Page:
The speech was House Speaker Paul Ryan (R-Heritage Foundation) addressing House interns today to ask them to rise above the rancor and anger that seems to permeate all areas of politics these days. Ryan started by looking back on his days when he was a ranking member on the House Ways and Means Committee, and claimed that both sides used to respect each other and try to work out differences.
And we always held ourselves to a higher standard of decorum. We treated each other with respect. We disagreed--often fiercely so--but we disagreed without being disagreeable. I speak of this in the past tense only because I no longer serve here. But it almost sounds like I'm speaking of another time, doesn't it? It sounds like a scene unfamiliar to your generation.(cue several minutes of aspirational Reagan-esque bullcrap).
Looking around at what's taking place in politics today, it is easy to get disheartened. How many of you find yourself just shaking your head at what you see from both sides? You know, I see myself in each of you. I came here as a curious college intern. Trying to get a sense of everything. Trying to figure out where to take my life. I would always ask older, more experienced people: what do you know that you wished you knew when you were my age?
This is my answer to that. Here is what I know now that I want you to know--that you cannot see yourself today. And that is not just a lesson for young minds, but a message for all Americans. Our political discourse--both the kind we see on TV and the kind we experience among each other--did not use to be this bad and it does not have to be this way. Now, a little skepticism is healthy. But when people distrust politics, they come to distrust institutions. They lose faith in their government, and the future too. We can acknowledge this. But we don't have to accept it. And we cannot enable it either.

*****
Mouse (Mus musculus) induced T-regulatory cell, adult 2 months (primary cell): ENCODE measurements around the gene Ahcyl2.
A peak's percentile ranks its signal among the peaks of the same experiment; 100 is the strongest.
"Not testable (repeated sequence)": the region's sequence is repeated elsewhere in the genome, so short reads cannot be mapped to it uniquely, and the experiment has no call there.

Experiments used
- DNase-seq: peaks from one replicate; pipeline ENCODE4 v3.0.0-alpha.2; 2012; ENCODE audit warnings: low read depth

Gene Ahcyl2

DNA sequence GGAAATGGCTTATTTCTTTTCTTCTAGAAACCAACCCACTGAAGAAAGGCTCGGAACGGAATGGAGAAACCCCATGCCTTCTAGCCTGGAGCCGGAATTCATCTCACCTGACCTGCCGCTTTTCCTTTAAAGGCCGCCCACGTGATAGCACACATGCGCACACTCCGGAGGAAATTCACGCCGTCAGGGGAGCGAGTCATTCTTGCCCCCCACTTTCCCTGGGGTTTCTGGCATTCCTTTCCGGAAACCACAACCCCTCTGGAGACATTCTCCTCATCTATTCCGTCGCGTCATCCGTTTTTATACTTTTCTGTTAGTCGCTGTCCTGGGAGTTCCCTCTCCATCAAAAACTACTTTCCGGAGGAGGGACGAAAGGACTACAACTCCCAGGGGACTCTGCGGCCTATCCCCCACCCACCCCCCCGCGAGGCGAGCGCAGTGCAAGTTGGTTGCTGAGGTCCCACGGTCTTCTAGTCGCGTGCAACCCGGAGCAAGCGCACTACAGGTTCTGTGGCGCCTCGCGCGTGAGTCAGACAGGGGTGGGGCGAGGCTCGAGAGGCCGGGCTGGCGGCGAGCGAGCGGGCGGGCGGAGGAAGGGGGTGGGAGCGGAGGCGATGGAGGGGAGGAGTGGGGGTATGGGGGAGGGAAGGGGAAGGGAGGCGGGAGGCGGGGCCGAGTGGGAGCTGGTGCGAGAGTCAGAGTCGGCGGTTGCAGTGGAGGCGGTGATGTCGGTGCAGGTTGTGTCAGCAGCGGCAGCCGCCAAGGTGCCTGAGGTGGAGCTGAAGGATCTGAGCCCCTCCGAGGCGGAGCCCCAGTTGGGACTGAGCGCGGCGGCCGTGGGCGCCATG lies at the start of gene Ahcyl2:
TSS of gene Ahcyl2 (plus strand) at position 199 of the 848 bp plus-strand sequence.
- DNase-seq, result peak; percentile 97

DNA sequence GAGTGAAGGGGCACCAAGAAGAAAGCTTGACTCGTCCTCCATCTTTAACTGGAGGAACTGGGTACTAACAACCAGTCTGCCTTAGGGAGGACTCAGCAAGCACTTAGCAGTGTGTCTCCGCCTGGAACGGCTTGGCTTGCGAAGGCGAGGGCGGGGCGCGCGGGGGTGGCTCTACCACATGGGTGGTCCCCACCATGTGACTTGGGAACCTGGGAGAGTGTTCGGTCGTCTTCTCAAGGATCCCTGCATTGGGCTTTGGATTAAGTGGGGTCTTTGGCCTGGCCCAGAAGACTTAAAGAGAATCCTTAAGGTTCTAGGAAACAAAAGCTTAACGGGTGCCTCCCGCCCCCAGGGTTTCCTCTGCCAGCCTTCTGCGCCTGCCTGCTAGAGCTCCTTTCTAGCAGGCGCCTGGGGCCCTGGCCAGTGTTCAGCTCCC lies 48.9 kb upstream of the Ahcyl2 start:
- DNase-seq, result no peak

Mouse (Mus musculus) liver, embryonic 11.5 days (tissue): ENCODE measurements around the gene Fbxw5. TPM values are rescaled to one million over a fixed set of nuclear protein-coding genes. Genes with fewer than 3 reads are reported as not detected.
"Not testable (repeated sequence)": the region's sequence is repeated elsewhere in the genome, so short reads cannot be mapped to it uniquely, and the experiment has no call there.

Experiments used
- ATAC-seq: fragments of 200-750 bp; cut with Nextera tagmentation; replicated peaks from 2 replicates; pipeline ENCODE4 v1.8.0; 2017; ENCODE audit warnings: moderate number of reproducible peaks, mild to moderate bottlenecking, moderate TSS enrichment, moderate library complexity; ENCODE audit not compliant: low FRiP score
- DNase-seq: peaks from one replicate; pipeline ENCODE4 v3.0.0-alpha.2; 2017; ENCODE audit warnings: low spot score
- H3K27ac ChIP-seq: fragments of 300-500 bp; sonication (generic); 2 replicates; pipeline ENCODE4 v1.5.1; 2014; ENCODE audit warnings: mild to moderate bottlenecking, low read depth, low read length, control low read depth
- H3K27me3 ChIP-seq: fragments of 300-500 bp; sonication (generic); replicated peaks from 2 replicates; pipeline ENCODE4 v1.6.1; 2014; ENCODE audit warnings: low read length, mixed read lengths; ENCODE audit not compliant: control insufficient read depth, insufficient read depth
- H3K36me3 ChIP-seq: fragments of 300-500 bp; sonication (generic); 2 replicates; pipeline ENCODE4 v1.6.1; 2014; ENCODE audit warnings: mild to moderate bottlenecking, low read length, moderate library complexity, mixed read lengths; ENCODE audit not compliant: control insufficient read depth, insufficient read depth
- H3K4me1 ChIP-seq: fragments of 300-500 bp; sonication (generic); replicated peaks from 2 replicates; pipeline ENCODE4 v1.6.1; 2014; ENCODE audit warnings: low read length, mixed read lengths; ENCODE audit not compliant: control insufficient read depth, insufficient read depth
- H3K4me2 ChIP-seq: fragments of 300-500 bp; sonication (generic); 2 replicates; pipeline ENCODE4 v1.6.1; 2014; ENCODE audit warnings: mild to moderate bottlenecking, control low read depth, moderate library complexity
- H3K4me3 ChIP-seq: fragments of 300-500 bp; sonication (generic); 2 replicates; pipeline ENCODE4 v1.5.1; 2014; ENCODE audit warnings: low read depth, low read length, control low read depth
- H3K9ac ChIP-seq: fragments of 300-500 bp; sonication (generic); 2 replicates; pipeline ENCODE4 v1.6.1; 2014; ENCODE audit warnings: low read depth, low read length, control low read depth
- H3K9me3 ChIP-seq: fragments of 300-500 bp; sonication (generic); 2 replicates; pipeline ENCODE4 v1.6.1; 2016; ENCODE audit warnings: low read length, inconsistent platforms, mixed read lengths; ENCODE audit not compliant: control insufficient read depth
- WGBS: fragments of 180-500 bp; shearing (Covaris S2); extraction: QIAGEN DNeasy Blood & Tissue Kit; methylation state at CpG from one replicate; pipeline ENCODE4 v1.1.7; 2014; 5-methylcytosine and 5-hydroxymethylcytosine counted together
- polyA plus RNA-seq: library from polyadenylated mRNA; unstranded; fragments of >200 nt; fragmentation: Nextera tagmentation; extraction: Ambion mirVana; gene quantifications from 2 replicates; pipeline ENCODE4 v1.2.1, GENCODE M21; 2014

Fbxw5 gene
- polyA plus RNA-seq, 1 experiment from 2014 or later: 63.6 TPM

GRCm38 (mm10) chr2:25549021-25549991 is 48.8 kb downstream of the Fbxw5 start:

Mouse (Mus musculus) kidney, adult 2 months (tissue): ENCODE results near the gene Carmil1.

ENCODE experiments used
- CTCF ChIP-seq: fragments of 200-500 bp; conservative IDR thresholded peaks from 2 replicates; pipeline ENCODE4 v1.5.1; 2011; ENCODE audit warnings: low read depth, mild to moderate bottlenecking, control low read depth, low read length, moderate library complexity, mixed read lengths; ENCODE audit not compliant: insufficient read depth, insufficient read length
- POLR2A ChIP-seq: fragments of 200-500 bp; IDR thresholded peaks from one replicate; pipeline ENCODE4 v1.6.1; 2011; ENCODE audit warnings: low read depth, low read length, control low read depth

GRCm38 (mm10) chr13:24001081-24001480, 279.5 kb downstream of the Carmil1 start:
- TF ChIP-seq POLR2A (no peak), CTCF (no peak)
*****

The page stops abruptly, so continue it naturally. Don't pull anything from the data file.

My dad used to say, if you're not a part of the solution, you're a part of the problem. So I have made it a mission of my Speakership to raise our gaze and aim for a brighter horizon. Instead of talking about what politics is today, I want to talk about what politics can be….
This goal of working together to do the right thing sounds very nice and worth shooting for, but it leaves out an important fact that explains why the “good old days” of comity that Ryan wishes to return to don’t exist today. Paul Ryan has been a central figure behind the D.C. dysfunction he was crying crocodile tears about today.
Never forget that Pau-lie was at the notorious meeting of GOP higher-ups on the night of President Obama’s Inauguration in January 2009, as recounted in Robert Draper’s 2012 book “Do Not Ask the Good That We Do: Inside the US House of Representatives” . Here’s how that conspiracy was recounted in a summary of Draper’s book.
Attending the dinner were House members Eric Cantor, Jeb Hensarling, Pete Hoekstra, Dan Lungren, Kevin McCarthy, Paul Ryan and Pete Sessions. From the Senate were Tom Coburn, Bob Corker, Jim DeMint, John Ensign and Jon Kyl. Others present were former House Speaker and future – and failed – presidential candidate Newt Gingrich and the Republican strategist Frank Luntz, who organised the dinner and sent out the invitations.
The dinner table was set in a square at Luntz's request so everyone could see one another and talk freely. The session lasted four hours and by the end the sombre mood had lifted: they had conceived a plan. They would take back the House in November 2010, which they did, and use it as a spear to mortally wound Obama in 2011 and take back the Senate and White House in 2012, Draper writes.